Larry Lessig Dumps His Promise To Resign The Presidency In An Attempt To Get People To Take His Campaign Seriously

from the well,-it's-something dept

We've written a few times about Larry Lessig's somewhat wacky campaign for President, which was premised on the idea that it was a "referendum" campaign, where his entire focus would be to push Congress into putting in place serious campaign finance reform and then resigning from the Presidency. As we noted, the whole thing was a bit of a gimmick. And apparently that gimmick hasn't been working too well. Earlier this month, Lessig noted that he was being shut out from the Democratic debates, despite being a Democrat running for President and polling roughly on par with a few of the other nobodies in the campaign. The problem is that the Democratic National Committee apparently chose to ignore the campaign and because it refused to officially "welcome" him to the campaign, pollsters aren't including him and thus he didn't have enough polling data to be invited to the debate.
Here’s how you make the debates: After one declares, a candidate is formally welcomed into the race by the Democratic National Committee. Polling firms, taking a cue from the DNC, include that candidate on their questionnaires. Candidates that poll at 1 percent nationally in at least three separate polls earn an invitation. Simple enough.

That’s how the process typically works for other candidacies — but not for mine. The DNC still has not formally welcomed me into the race — despite my raising money at a faster pace than more than half the pack, and being in the race nearly a full month. Polls, in turn, have taken the hint, only including me sporadically on questionnaires: of the last 10 major polls, only three mentioned my candidacy. One poll recently put me at 1 percent (for comparison, candidates O’Malley, Webb and Chafee, who will each get a podium at the debates, are all currently polling at 0.7 percent or less, according to Real Clear Politcs). Were I actually included on every poll, I would easily make the debates.
Late last week, some were a bit surprised when Lessig suddenly started posting a whole bunch of things about his platform that went way, way beyond campaign finance reform. You could read his take on innovation policy, national security, equality, health care reform, criminal justice reform, education, immigration reform, government surveillance, the environment, the internet, tax reform, "the war on drugs" and the economy. As someone who claimed he was focused on just campaign finance reform and would then resign... it certainly seemed odd.

But, late on Friday (not exactly the best time to announce anything but bad news...) Lessig announced that he's dropping the promise to resign, because while it may have gotten some attention as an initial gimmick, it was also dragging him down (including potentially keeping him out of the debates).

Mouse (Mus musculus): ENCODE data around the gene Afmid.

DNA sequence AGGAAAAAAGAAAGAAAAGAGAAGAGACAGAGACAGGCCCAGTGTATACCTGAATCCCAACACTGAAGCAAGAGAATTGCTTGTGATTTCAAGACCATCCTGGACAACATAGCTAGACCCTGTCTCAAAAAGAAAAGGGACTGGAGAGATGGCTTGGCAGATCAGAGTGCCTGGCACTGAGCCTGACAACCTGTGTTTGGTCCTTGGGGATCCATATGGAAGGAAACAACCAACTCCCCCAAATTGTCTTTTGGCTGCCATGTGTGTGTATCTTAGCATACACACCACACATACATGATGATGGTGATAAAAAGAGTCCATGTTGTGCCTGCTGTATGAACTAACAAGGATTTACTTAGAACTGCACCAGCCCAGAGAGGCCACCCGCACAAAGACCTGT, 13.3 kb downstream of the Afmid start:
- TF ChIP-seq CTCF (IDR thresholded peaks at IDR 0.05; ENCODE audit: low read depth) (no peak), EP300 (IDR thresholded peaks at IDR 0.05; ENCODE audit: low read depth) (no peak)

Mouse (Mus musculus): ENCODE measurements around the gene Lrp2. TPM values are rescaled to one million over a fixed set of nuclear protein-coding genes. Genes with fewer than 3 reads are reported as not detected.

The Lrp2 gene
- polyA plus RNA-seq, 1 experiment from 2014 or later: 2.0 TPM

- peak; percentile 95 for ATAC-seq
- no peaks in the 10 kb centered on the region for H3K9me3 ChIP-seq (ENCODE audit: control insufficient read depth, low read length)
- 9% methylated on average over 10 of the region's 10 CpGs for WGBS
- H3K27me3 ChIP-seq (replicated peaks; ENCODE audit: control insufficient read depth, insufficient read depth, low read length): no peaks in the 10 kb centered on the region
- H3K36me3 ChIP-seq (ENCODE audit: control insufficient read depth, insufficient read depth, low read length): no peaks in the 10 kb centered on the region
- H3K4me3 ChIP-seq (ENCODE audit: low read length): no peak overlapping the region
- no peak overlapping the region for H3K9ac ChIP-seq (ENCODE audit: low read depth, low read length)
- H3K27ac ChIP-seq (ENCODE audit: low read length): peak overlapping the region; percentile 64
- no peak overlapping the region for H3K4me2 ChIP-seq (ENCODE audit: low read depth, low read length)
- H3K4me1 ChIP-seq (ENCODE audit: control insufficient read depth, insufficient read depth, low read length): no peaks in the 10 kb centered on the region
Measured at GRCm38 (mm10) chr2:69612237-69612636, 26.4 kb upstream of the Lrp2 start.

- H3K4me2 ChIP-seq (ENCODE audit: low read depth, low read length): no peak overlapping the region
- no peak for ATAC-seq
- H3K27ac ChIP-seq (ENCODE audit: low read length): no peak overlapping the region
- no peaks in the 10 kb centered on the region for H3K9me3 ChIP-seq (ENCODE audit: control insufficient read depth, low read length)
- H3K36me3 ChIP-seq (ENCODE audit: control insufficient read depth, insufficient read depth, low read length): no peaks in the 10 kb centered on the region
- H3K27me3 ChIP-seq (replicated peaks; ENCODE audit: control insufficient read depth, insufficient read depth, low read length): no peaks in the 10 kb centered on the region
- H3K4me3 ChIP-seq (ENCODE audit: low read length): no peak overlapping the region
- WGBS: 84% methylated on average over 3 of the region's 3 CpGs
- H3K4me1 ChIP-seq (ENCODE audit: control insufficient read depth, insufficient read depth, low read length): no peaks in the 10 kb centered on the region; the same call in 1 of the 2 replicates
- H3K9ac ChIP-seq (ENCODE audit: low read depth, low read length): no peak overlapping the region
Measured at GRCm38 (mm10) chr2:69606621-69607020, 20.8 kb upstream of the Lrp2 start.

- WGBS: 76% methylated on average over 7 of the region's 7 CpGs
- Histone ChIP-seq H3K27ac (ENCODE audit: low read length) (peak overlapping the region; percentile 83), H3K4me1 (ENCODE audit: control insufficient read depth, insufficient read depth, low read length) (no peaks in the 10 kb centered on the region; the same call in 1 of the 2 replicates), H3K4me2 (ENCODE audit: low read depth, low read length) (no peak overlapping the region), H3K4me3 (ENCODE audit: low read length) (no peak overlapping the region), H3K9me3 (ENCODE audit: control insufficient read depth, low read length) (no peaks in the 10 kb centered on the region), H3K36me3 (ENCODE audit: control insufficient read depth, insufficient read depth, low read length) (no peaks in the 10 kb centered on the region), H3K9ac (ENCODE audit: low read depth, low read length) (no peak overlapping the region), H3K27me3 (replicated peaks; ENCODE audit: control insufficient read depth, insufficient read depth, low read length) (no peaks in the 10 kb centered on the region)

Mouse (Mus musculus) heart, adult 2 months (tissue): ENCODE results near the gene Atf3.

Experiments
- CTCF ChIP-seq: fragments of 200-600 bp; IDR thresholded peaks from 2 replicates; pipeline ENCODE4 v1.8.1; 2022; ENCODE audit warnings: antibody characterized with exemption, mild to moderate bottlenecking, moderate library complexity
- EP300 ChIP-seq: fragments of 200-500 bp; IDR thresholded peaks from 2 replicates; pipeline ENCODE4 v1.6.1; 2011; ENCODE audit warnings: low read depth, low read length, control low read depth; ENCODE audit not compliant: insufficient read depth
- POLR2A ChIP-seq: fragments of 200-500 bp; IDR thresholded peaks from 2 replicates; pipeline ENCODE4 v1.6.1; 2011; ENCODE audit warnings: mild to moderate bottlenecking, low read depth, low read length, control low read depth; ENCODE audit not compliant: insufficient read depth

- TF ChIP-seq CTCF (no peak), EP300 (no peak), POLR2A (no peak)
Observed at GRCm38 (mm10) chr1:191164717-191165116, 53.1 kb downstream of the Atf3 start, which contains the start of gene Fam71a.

If the Democrats won’t take seriously a candidate with a viable, credible, and professionally managed campaign just because it includes a promise to step aside once the work is done, then fine. You win. I drop that promise.

I am running for president. I am running with the purpose of restoring this democracy. I will make that objective primary. I will do everything possible to make it happen first, by working with Congress to pass fundamental reform first.

After we pass that reform, I will remain as president to make sure the reforms stick. I will work with Congress to assure they are implemented. I will defend them against legislative or legal attack.
In the announcement, Lessig claims that the Democratic National Committee was using the promised resignation as a reason not to "welcome" him to the campaign. He also notes that basically everyone hated the idea:
In a 1,008-person survey about the idea of a referendum presidency, Drew Westen, perhaps the Democrats’ most influential messaging guru, tested both the idea of a campaign focused on fixing our democracy first, and the idea of a president resigning once that work was done.

The resignation idea was a total bust. No one liked it. At all.

But the idea of an outsider making fundamental reform the central issue of the campaign blew the race apart.
I still think the campaign feels a bit gimmicky, but the direct gimmick of the resignation is now gone. Honestly, Lessig's chances remain slim to none, but at the very least I'd love to see him included in the debates, as he'd be a lot more interesting than most of the other candidates. I just wish they'd let him do one of his fancy slide shows.

Filed Under: campaign finance, larry lessig, presidential campaign, referendum campaign

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  1. identicon
    Anonymous Coward, 20 Oct 2015 @ 3:28pm

    Re: Money Doesn't Always Win

    If you dig into the proposed reforms in the Citizen's Equality Act that's being finished, in addition to provisions to deal with campaign finance issues, one of the planks of the legislation is Fairvote's "Ranked Choice Voting Act." This allows for redistricting and the construction of multi-party districts to reduce the number of safe seats.

    Nothing is expected to solve all problems, but this seems to tackle some of your gripes with just addressing campaign finance reform.

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